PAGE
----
TOM'S GONE TO HELO: Bob Davenport & group
‘Hilo' was probably the port of Ilo, in southern Peru, well-known to sailors working ships in the nitrate trade. Nearly every shanty collector since the days of Capt. R. C. Adams (who published a version in 1879) has found at least one set of this mournful but much-loved song. It's arguable whether the tune is Irish or Negro in origin. The words sung here come from a version given by Stan Hugill ‘from the singing of Bill Dowling of Bootle'.
THE SHIP IN DISTRESS: Lou Killen
A 16th century Portuguese ballad, La Nau Catarineta, told of a ship in distress with the starving crew casting lots as to who should be killed and eaten (the sands of Portugal are spotted just in time). Catarineta, a powerful symbol of Portugal's golden age of navigation, was imitated in many European countries. England seems to have got her version from the French ballad La Courte Faille (The Short Straw). Evidently, the song was very common in the south of England. In the space of a fortnight, George Butterworth turned up several versions in Sussex, half a century ago. Words and tune here are from The Penguin Book of English Folk Songs.
ONE MORNING IN THE SPRING: Cyril Tawney
Vaughan Williams heard this fine tune from a Norfolk singer, but he neglected to take all the words. Later, his widow filled out the text with verses from a set found by Cecil Sharp in North Carolina. Versions have turned up in various parts of Britain, from Aberdeen to Somerset, and at least one example has the hero present at the battle of Cartagena in 1739 (there's an account of the battle in Smollett's Roderick Random). The tune- (a mixolydian-type hexa-tonic) became important in America, and variants have served for Black is the colour of my true love's hair and The Trail to Mexico.
HILO JOHNNY BROWN: Lou Killen and group
Sally is an emblematic female, typifying all the generously-built and charitable-natured mulatto girls to be found in the ports of the West India run. The shanty is probably of Negro composition. A better-known variant is Sally Brown (‘Way-ay, roll and go'), but Hilo (or Hullo) Johnny Brown has the more interesting tune.
POOR OLD HORSE: Ian Campbell and group
Till recently, at midwinter young men went round English villages with one of the gang disguised as a ram or a horse, which was put to death and resurrected in pantomime. They'd dance, sing and collect beer-money. One of the songs accompanying this ritual was Poor old horse. Taken aboard ship, it kept its ceremonial purpose. At the end of the first month at sea, when the seamen's wages fell due, a stuffed horse was ritually dumped overboard to the accompaniment of the song. The ceremony fell into disuse, but the song lingered on as a shanty. The tune is a variant of Tom's gone to Hilo.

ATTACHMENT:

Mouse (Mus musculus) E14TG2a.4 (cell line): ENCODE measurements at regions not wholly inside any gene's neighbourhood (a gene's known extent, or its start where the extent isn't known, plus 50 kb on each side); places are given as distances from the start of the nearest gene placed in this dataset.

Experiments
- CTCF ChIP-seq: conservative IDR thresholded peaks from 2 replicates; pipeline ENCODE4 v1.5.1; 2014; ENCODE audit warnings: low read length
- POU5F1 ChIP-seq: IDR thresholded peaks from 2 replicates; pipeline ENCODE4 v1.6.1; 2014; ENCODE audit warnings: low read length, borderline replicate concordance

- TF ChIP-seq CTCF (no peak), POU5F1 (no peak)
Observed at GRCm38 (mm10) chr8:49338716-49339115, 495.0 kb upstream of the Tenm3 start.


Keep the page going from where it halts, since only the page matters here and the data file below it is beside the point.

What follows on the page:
THE BOLD PRINCESS ROYAL: Lou Killen
It's not clear whether this relates a real encounter with a pirate ship or if it's merely an adventure story dreamed up by a broadside poet for the sake of the price of a beer. Anyway, it remained a firm favourite for at least a century-and-a-half and is still to be heard in the countryside, sung to various tunes, mostly good ones. The melody here is substantially that collected by Vaughan Williams from a shepherd named Pottipher of Ingrave, Essex.
BILLY BOY: Bob Davenport, acc. Lou Killen—concertina, and Dave Swarbrick—fiddle
Sailors were likely to adapt any sort of song for their own purpose— ‘ n-word minstrel' songs, hymns, even nursery rhymes. Billy Boy first appeared in print as a sentimental song, My Boy Tammy, in 1791, and we're told that an Edinburgh actress of the time, Miss Duncan, made a big hit with it. Various nursery parodies, all more or less daft, quickly appeared. Some of these drifted aboard ship and got back into adult currency as work songs. On account of its opening line, some learned men have associated Billy Boy with Lord Randal. The evidence is slender.
THE BOLD BENJAMIN: Cyril Tawney
Around 1670 a broadside was published called The Benjamins' Lamentation for their Sad Loss at Sea. It got much altered as it passed from singer to singer, but it stayed in the memory of countryfolk and sailors for two and a half centuries, especially in Dorset, it seems. This version was one of several heard in that county by H. E. D. Hammond in 1907. It must have been very popular early in the 19th century, for it was parodied in a political song, The Dudley Boys, at the time of the Radical riots following Waterloo.
THE HOG-EYE MAN: Ian Campbell and group. Dave Swarbrick, fiddle
Though familiar to British seamen, this song, used mainly for capstan work, was probably made in America. It's still a favourite there, evidently, for the folklorist Vance Randolph found several versions current among Missouri hill-folk nearly a thousand miles from the sea. Alas, Randolph's versions remain in manuscript, locked away in a Sex Research Institute in Indiana. The version here—melody, at least—was taken down in the 1860s.
GOODBYE, FARE THEE WELL: Lou Killen and group, acc. Dave Swarbrick—fiddle
Traditionally, this one was sung at the capstan when the anchor was raised for the homeward run, a big moment for men who might have been away for a year or more. W. M. Doerflinger says that when the shantyman led the gang in this song, ‘cheering from other vessels in port rang across the water to wish the homeward-bounders luck'. There are countless verses to this song. Those sung here are mostly from Stan Hugill's Shanties from the Seven Seas.